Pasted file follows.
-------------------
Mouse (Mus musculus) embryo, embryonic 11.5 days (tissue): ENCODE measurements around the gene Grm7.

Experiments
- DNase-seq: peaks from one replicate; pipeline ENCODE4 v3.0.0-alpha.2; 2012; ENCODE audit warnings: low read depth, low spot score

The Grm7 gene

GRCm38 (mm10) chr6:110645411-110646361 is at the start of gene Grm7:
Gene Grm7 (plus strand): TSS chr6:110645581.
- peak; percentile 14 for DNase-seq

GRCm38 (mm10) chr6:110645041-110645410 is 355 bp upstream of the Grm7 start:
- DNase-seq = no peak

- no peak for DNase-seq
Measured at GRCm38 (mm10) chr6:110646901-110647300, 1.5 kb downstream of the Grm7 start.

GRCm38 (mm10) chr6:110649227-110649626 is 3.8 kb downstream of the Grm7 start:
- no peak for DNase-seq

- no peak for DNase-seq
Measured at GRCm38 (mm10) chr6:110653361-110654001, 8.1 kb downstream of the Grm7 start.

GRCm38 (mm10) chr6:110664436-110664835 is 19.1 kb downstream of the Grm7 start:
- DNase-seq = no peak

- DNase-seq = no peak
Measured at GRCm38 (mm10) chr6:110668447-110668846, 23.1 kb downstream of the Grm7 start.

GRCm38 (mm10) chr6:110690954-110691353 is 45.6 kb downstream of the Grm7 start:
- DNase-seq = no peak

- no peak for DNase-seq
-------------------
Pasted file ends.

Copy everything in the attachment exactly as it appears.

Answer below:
Mouse (Mus musculus) embryo, embryonic 11.5 days (tissue): ENCODE measurements around the gene Grm7.

Experiments
- DNase-seq: peaks from one replicate; pipeline ENCODE4 v3.0.0-alpha.2; 2012; ENCODE audit warnings: low read depth, low spot score

The Grm7 gene

GRCm38 (mm10) chr6:110645411-110646361 is at the start of gene Grm7:
Gene Grm7 (plus strand): TSS chr6:110645581.
- peak; percentile 14 for DNase-seq

GRCm38 (mm10) chr6:110645041-110645410 is 355 bp upstream of the Grm7 start:
- DNase-seq = no peak

- no peak for DNase-seq
Measured at GRCm38 (mm10) chr6:110646901-110647300, 1.5 kb downstream of the Grm7 start.

GRCm38 (mm10) chr6:110649227-110649626 is 3.8 kb downstream of the Grm7 start:
- no peak for DNase-seq

- no peak for DNase-seq
Measured at GRCm38 (mm10) chr6:110653361-110654001, 8.1 kb downstream of the Grm7 start.

GRCm38 (mm10) chr6:110664436-110664835 is 19.1 kb downstream of the Grm7 start:
- DNase-seq = no peak

- DNase-seq = no peak
Measured at GRCm38 (mm10) chr6:110668447-110668846, 23.1 kb downstream of the Grm7 start.

GRCm38 (mm10) chr6:110690954-110691353 is 45.6 kb downstream of the Grm7 start:
- DNase-seq = no peak

- no peak for DNase-seq